In June 1792 -- in the dying days of the French monarchy, as the world began to revolve around a new promise of Revolutionary equality -- two astronomers set out in opposite directions on an extraordinary quest. The erudite and cosmopolitan Jean-Baptiste-Joseph Delambre made his way north from Paris, while the cautious and scrupulous Pierre-François-André Méchain made his way south. Each man left the capital in a customized carriage stocked with the most advanced scientific instruments of the day and accompanied by a skilled assistant. Their mission was to measure the world, or at least that piece of the meridian arc which ran from Dunkerque through Paris to Barcelona. Their hope was that all the world's peoples would henceforth use the globe as their common standard of measure. Their task was to establish this new measure -- "the meter" -- as one ten-millionth of the distance from the North Pole to the equator.
The meter would be eternal because it had been taken from the earth, which was itself eternal. And the meter would belong equally to all the people of the world, just as the earth belonged equally to them all. In the words of their Revolutionary colleague Condorcet -- the founder of mathematical social science and history's great optimist -- the metric system was to be "for all people, for all time."
We often hear that science is a revolutionary force that imposes radical new ideas on human history. But science also emerges from within human history, reshaping ordinary actions, some so habitual we hardly notice them. Measurement is one of our most ordinary actions. We speak its language whenever we exchange precise information or trade objects with exactitude. This very ubiquity, however, makes measurement invisible. To do their job, standards must operate as a set of shared assumptions, the unexamined background against which we strike agreements and make distinctions. So it is not surprising that we take measurement for granted and consider it banal. Yet the use a society makes of its measures expresses its sense of fair dealing. That is why the balance scale is a widespread symbol of justice. The admonition is found in the Old Testament: "Ye shall do no unrighteousness in judgment, in meteyard, in weight, or in measure. Just balances, just weights, a just ephah, and a just hin, shall ye have." Our methods of measurement define who we are and what we value.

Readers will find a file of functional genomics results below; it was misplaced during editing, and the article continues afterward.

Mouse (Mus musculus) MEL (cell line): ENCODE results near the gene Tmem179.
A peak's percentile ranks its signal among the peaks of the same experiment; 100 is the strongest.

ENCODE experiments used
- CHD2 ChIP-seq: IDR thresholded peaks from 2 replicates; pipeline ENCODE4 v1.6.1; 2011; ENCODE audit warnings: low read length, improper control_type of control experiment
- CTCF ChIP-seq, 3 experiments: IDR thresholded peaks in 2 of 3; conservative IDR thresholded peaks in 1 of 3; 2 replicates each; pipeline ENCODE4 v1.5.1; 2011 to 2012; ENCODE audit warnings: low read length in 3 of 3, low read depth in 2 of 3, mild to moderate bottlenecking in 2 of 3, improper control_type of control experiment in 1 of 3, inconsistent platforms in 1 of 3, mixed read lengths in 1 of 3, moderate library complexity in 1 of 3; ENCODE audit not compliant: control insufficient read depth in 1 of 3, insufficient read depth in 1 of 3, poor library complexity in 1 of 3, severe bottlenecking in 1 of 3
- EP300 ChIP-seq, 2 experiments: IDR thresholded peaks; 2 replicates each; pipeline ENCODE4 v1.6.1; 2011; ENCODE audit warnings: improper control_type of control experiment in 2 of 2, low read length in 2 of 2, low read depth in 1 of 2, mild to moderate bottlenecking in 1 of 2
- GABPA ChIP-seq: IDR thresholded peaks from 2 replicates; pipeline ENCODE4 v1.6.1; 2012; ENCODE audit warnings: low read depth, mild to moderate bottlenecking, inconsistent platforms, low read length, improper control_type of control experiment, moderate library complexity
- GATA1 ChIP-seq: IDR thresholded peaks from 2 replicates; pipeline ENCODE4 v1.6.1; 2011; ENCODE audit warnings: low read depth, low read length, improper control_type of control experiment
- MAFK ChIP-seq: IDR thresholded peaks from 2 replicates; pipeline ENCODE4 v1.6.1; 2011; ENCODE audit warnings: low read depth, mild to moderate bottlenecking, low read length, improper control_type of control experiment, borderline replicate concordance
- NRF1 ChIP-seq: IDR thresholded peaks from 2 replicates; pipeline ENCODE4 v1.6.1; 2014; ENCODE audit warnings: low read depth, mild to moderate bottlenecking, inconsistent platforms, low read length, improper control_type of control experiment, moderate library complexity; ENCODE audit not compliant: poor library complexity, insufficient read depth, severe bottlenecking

The men who created the metric system understood this. They were the preeminent scientific thinkers of the Enlightenment, an age which had elevated reason to the rank of "sole despot of the universe." These savants -- as the investigators who studied nature were known in those days -- had a modern face looking toward our own times, and an older face glancing back toward the past. In their own minds, of course, they were not two-faced; it was their world which was two-faced, with its burdensome past obstructing progress and a utopian future waiting to be born.
The savants were appalled by the diversity of weights and measures they saw all around them. Measures in the eighteenth century not only differed from nation to nation, but within nations as well. This diversity obstructed communication and commerce, and hindered the rational administration of the state. It also made it difficult for the savants to compare their results with those of their colleagues. One Englishman, traveling through France on the eve of the Revolution, found the diversity there a torment. "[I]n France," he complained, "the infinite perplexity of the measures exceeds all comprehension. They differ not only in every province, but in every district and almost every town...." Contemporaries estimated that under the cover of some eight hundred names, the Ancien Régime of France employed a staggering 250,000 different units of weights and measures.
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